Directed by Taylor Hackford
Visual Effects Supervisor: Stephanie Powell
Visual Effects Design by Richard Greenberg

Visual Effects Produced by:

Supervisor: Robert Hodgson

Additional POP Film Credits






Keanu Reeves and Al Pacino star in this hellish thriller; a cross between THE FIRM and THE OMEN. Pacino is the antichrist running a New York law firm, and Reeves is, oh, I won't spoil it for you.

Besides the fact that THE DEVIL'S ADVOCATE is a silly, overdrawn movie, the movie contains a surprisingly good number of visual effects that range from the subtle to the terrifying.

Among the invisible effects are a series of shots that take place on top of Pacino's building, outside his penthouse. Throughout about seven or eight shots, Pacino and Reeves walk on the the balcony - small walkways surrounded by a thin layer of water, falling of the building's edges. The overhead and side-angle shots of this synthetic phenomenon are quite convincing and cleanly composited, although the shots are rock solid--a moving camera would have further sold the effect. POP Film composited computer generated water to appear, where nothing existed in reality. Shooting at the top of a skyscraper, the walkways were constructed a few feet above the roof.

Pacino leads Reeves to the balcony of his office, to reveal a stunning view and an eerie pool of water that surrounds the walkways. During photography, the actors were asked to stare in awe of... nothing. POP Film created totally believable CG water for the sequence, which featured some dead-on, realistic reflections and highlights. To see more of this sequence, go to POP Film's web site.

An evening discussion between Reeves and a young lady on an outdoor terrace is the scene for over a dozen bluescreen composites, where the actors performed in front of a bluescreen, later to be replaced by the New York skyline. Nearly every shot in this sequence looked a bit odd; normal moviegoers can spot these sequences much easier nowadays. The sequence is much like a similar scene in HEAT, where two characters had an evening discussion out on a terrace. In both cases, the foreground and the extreme background are in perfect focus, which is a phenomenon that simply does not happen with non-effects shots of this nature. Add to this, in THE DEVIL'S ADVOCATE, that the edge of the terrace, only a few feet behind the actress, is *out* of focus, while the skyline, supposedly hundreds of feet behind her are in *perfect* focus. This kind of manipulation of the composite leads the viewer's eye into confusion, and therefore the viewer must conclude that the shot is some kind of effect. The tracking of the foreground and background elements during camera moves is quite good, even during subtle, small camera moves.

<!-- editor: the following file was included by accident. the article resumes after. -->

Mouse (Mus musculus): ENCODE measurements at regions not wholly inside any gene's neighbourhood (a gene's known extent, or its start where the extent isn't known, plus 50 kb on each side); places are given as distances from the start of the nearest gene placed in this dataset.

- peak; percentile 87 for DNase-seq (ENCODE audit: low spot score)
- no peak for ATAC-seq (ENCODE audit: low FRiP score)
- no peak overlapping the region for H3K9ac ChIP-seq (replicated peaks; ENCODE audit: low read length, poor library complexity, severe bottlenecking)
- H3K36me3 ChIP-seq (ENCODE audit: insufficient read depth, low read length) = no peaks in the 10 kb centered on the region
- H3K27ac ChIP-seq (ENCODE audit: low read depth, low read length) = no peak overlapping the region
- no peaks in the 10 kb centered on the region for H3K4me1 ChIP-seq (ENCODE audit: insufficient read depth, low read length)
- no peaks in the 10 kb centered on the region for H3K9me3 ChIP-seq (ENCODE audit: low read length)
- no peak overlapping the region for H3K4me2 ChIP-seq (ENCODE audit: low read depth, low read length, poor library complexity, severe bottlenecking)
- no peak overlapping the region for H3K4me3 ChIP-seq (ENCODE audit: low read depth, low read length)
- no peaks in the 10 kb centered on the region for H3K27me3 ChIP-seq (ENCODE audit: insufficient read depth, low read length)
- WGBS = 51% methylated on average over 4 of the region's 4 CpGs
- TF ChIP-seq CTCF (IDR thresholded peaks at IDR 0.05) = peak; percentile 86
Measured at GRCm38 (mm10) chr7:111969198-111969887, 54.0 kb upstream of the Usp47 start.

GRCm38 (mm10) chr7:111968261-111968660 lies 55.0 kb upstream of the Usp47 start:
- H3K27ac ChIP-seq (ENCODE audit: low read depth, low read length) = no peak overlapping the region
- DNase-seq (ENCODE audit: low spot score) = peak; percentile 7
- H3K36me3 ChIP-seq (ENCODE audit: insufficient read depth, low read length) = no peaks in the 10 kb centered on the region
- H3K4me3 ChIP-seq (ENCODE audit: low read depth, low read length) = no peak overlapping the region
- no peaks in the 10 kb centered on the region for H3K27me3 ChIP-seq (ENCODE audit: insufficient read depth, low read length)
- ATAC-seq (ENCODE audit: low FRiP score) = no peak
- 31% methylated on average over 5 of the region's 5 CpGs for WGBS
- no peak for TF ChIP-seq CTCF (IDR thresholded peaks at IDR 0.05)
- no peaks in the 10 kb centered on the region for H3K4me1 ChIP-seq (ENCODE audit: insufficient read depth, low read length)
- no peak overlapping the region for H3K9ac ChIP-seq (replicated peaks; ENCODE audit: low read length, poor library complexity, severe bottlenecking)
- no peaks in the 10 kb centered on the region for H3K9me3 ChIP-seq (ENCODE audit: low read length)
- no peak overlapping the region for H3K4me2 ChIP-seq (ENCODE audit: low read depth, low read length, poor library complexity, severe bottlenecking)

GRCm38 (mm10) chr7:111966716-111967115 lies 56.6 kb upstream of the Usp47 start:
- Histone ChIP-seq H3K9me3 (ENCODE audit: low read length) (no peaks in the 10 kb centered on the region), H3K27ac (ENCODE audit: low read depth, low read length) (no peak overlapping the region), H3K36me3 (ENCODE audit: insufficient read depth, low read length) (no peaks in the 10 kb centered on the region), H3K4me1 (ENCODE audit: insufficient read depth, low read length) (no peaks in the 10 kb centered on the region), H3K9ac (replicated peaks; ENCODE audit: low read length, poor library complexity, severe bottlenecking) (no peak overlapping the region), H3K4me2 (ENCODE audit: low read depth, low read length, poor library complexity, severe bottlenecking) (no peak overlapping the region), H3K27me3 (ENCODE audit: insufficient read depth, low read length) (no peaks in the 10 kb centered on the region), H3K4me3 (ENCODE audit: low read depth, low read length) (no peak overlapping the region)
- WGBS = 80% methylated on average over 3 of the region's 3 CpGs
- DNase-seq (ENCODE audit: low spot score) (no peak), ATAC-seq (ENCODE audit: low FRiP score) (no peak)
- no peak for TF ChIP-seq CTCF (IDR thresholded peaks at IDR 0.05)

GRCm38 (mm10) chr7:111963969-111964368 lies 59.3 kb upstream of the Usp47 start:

Many cheesy morphs are utilized in the film, as well, reminding me of sci-fi films of a few years back, each of which used at least four morphing shots. In ADVOCATE, no less than four or five extremely traditional morphs are used. I call them traditional because they seem quite old fashioned. Even the beginning and end of the morphs are jarringly sudden, and do not seemed 'eased' in and out of transformation.

Some wonderful animation occurs as certain human characters quickly show their true colors, as demonic faces take over briefly, only to disappear. The demons are Rick Baker creations, while some fantastic tracking was necessary to blend various pieces of footage together. Two sequences utilize this effect brilliantly; the first scene where Reeves' wife witnesses a demon, and the second where two 'homeless' demons commit a nasty murder. These effects are the best in the film.

The movie concludes with dozens of bluescreen composites and digitally composited fire and pyrotechnic elements. Interestingly, the ghostly statues that come to life behind Pacino were actually actors filmed in front of a bluescreen underwater. This lent to the flowing, graceful, almost hypnotic movement of the statues. For the most part, the overall composites were crisp, especially the fire composites.

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